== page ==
He quickly became a confidante and adviser and was able to give me the prince's account of the final break with King Hussein when the latter decided that his brother Hassan should no longer be heir apparent. The prince had laid his pistol on the king's desk and invited his brother to shoot him if he believed he was plotting his overthrow or preparing for his demise. The king – who was to die of cancer a few weeks later after making his son Abdullah Crown Prince – handed Hassan an official letter renouncing his role as the next king; Hassan heard the contents read on the news over his car radio before having the chance to open the envelope.
Several years later, after Hassan had unwisely mapped out the future of Jordan in the Middle East at a conference in London, King Abdullah was understandably enraged. Hassan sought Salibi's advice. "I told him to go and see the king at once," Salibi recalled for me. "And I told him to tell the king that he was very, very sorry." Good advice from a wise man who never tried to enrage anyone. Indeed, he was the only visitor to come to my home and be warmly greeted by the family cat – a "scaredy-puss" if ever there was one, always fleeing from visitors – who would leap upon Salibi like a long-lost friend.
But Salibi made enemies aplenty when he published The Bible Came from Arabia, a long and detailed linguistic exegesis in which he claimed to have discovered – through long research into place names – that the lands of the Bible and of historical Israel were not in Palestine at all, but in Arabia; in fact, in that part of the peninsula which is now Saudi Arabia. Salibi was intensely proud of his achievement, refusing to be cowed by the storm of often abusive criticism which he provoked. Israel's self-appointed defenders in the West condemned Salibi for trying to delegitimise the Israeli state – it is surprising how long the fear of "delegitimisation" prevailed in Israel, as it still does today – while more prosaic writers treated the author with good-humoured contempt. A reviewer in the Jewish Chronicle referred to Professor Salibi as "Professor Sillybilly", a wonderful crack that I forbore to repeat to Salibi himself.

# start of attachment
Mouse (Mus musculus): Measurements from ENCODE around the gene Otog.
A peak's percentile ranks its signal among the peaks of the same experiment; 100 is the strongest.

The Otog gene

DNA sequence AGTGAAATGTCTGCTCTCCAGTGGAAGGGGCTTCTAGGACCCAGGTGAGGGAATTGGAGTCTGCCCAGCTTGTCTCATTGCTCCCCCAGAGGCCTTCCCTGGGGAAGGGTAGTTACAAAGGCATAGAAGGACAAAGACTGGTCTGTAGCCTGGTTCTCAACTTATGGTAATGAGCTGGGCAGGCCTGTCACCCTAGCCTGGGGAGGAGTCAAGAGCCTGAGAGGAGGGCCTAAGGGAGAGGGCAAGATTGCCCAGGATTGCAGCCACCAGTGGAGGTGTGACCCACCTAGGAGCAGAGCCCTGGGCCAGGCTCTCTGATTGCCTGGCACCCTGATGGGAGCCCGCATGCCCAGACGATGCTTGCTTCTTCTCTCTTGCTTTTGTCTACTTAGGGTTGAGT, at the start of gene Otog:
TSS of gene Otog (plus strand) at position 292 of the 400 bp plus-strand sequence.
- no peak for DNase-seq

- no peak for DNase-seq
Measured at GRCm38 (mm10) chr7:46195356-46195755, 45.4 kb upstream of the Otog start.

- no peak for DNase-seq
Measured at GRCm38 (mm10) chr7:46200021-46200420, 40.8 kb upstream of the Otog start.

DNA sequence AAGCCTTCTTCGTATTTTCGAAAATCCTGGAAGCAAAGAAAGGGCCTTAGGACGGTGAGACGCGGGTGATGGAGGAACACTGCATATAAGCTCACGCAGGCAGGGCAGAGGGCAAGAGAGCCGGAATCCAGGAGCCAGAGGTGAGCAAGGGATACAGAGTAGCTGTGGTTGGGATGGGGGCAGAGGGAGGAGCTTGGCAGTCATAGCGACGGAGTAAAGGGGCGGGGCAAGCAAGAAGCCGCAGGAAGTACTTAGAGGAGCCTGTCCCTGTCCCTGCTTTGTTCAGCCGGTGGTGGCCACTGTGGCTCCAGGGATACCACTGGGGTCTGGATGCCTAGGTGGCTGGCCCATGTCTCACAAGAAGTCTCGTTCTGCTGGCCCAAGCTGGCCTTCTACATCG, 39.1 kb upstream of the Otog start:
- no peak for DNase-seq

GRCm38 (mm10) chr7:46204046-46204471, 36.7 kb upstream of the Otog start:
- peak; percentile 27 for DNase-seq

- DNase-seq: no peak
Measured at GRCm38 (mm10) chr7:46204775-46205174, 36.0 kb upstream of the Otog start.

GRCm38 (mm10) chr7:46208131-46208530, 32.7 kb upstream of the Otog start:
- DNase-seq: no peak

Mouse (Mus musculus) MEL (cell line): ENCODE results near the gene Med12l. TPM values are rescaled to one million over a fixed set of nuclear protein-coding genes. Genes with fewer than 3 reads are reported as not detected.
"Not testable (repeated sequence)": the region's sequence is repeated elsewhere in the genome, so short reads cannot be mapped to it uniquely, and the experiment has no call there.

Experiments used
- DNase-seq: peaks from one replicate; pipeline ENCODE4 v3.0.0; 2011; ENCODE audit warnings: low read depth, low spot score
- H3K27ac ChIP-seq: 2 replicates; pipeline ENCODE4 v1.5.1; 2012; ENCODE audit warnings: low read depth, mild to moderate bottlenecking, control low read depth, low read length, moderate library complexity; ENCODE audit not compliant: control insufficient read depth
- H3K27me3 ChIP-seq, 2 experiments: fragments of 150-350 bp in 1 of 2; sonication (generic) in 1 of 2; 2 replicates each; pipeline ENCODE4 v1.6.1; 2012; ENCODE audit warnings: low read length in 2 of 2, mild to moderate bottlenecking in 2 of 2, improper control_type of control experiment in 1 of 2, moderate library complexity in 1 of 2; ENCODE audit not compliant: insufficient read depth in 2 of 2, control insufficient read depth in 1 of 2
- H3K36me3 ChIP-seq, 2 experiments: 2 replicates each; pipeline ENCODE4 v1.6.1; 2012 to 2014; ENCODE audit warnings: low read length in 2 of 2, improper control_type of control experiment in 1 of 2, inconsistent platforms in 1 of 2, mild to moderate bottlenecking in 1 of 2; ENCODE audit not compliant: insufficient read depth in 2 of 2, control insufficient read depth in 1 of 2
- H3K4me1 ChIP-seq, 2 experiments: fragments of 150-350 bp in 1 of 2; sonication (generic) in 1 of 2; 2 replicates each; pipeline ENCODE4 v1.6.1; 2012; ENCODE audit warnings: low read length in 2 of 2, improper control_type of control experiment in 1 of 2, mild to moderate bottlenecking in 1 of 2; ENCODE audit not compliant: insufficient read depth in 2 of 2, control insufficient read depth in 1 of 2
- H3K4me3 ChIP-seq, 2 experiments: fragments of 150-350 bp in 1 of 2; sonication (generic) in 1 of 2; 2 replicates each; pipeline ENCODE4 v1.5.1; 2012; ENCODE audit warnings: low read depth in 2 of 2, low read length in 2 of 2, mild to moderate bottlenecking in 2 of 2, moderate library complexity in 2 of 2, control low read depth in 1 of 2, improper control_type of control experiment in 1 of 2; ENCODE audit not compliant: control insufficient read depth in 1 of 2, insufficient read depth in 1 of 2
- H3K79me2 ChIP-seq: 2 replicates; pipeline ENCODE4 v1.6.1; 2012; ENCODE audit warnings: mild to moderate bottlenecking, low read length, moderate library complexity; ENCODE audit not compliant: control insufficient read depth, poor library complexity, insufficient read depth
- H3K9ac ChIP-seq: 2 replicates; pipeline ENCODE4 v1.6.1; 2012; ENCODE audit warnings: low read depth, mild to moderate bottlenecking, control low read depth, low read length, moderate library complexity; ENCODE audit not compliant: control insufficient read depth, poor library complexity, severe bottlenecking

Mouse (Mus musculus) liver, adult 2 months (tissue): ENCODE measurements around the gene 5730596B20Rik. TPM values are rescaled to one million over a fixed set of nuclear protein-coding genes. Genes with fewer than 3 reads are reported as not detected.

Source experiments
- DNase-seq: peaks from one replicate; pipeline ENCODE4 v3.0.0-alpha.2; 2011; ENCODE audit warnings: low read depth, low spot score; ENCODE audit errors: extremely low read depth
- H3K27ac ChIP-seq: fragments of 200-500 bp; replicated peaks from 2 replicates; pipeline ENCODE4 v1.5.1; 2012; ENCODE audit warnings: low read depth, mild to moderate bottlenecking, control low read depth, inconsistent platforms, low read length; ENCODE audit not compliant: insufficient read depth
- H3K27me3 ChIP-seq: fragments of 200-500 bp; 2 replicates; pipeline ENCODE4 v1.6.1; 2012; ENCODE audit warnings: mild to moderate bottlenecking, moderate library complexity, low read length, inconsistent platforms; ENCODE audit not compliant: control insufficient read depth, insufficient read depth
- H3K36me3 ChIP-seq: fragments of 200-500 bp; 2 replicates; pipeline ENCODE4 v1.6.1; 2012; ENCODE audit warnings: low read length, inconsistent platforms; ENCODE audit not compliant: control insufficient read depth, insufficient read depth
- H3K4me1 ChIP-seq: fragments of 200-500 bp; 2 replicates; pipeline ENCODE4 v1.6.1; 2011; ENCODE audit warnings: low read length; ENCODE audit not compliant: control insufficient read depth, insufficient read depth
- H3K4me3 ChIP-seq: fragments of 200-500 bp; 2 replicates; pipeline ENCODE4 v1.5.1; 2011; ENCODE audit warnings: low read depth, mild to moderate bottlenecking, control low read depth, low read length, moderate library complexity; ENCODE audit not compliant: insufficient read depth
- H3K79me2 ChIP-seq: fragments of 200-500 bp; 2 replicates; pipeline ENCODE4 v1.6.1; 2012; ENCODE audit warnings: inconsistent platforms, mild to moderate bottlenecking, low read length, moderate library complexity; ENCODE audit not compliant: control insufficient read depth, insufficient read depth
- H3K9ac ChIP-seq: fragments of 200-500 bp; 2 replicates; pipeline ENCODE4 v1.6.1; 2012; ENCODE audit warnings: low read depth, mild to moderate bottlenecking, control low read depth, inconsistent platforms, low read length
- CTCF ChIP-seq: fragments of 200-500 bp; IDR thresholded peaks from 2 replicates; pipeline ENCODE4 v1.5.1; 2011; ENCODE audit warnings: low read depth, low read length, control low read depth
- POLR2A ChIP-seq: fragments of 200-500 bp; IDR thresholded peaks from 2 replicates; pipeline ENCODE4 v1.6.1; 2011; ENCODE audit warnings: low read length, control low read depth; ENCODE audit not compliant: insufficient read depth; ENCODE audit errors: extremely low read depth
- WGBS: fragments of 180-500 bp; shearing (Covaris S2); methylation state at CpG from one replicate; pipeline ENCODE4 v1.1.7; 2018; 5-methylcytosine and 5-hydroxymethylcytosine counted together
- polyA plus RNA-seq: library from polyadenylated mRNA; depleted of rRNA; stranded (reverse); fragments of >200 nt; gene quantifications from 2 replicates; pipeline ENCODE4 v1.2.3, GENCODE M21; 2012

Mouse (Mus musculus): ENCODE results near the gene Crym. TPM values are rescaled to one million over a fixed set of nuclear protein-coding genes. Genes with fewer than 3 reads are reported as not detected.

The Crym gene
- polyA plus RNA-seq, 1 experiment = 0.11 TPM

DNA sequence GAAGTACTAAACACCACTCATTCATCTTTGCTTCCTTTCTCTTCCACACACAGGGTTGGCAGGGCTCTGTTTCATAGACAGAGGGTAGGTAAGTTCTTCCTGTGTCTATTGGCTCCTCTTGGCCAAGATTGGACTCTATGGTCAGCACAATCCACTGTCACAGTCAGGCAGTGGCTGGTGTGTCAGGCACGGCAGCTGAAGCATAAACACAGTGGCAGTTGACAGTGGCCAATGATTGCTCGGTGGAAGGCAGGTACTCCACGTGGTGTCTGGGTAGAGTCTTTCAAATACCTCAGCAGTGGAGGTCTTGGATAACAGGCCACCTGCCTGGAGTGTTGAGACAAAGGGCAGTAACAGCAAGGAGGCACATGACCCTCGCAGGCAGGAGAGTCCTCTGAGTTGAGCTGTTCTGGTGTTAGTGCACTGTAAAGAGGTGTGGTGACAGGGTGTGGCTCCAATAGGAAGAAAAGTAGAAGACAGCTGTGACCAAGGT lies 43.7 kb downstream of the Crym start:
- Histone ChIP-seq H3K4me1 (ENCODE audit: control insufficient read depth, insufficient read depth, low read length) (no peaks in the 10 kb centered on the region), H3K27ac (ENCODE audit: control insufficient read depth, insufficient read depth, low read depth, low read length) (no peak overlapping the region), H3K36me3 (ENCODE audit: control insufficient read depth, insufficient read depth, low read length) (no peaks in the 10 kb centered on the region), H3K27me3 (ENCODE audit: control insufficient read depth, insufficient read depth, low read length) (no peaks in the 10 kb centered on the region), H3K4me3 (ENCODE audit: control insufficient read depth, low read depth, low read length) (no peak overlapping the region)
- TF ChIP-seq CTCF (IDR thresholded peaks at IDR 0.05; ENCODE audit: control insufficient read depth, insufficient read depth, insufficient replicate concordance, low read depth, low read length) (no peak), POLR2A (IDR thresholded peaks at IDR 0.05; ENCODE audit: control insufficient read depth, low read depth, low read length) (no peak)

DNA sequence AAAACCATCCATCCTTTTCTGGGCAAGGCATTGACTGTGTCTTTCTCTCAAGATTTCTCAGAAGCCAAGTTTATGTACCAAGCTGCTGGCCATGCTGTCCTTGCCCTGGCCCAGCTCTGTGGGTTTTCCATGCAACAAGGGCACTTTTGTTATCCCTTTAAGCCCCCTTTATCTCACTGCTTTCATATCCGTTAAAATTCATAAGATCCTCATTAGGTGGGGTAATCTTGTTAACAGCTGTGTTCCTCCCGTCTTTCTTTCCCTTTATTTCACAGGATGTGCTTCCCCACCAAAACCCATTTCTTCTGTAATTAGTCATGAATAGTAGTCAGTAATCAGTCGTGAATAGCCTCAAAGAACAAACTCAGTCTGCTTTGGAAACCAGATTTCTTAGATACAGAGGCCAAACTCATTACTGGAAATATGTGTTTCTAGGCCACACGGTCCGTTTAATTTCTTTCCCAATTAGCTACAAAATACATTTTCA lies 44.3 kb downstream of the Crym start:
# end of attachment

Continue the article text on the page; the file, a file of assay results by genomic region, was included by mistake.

The Saudis, true to their fears that the Israelis might decide to take Salibi seriously and colonise the mountains of Sarawat (which Salibi believed was the real "Jordan valley" of the Bible), sent hundreds of bulldozers to dozens of Saudi villages which contained buildings or structures from Biblical antiquity. All these ancient abodes were crushed to rubble, Taliban-style, in order to safeguard the land of Muslim Arabia and the house of Saud. At the time of the Prophet there had indeed been Jewish communities in Arabia. Salibi – wisely or not – never abandoned his Arabian convictions. The last time I saw him, he was offering me a new edition of his Bible, with a laudatory new preface by an American academic, in return for a hitherto undiscovered Dumas novel about the Battle of Trafalgar.
The Druze leader, Walid Jumblatt, caught the nature of Salibi's work accurately when he wrote this week that Salibi sought through scientific-historical research "to overcome inherited beliefs which had taken on a sacred character". He was talking about the book which will still be read in a hundred years, A House of Many Mansions: The History of Lebanon Reconsidered in which he emphasised the place of Christian Maronites in the Middle East, insisting that they did not come to Lebanon as a persecuted minority – one of the stories which Lebanese often repeat to account for the cluster of Maronite towns in the high mountains around Bcharre. The predicament of the Christians of Lebanon had always fascinated him – his PhD at SOAS, under the supervision of Bernard Lewis, was entitled "Maronite Historians and Lebanon's Medieval History" – and was also the subject of his greatest despair.
"I like to give my students," he told a reporter four years ago, "a passage from an historical document and ask them: 'What does it say?' Also, 'What does it not say?'...Correct reading, it used to work wonders." It still does. Which is why, for Salibi, the end can not be dust.
Kamal Sulieman Salibi, historian and teacher: born Bhamdoun, Lebanon 2 May 1929; died Beirut 1 September 2011.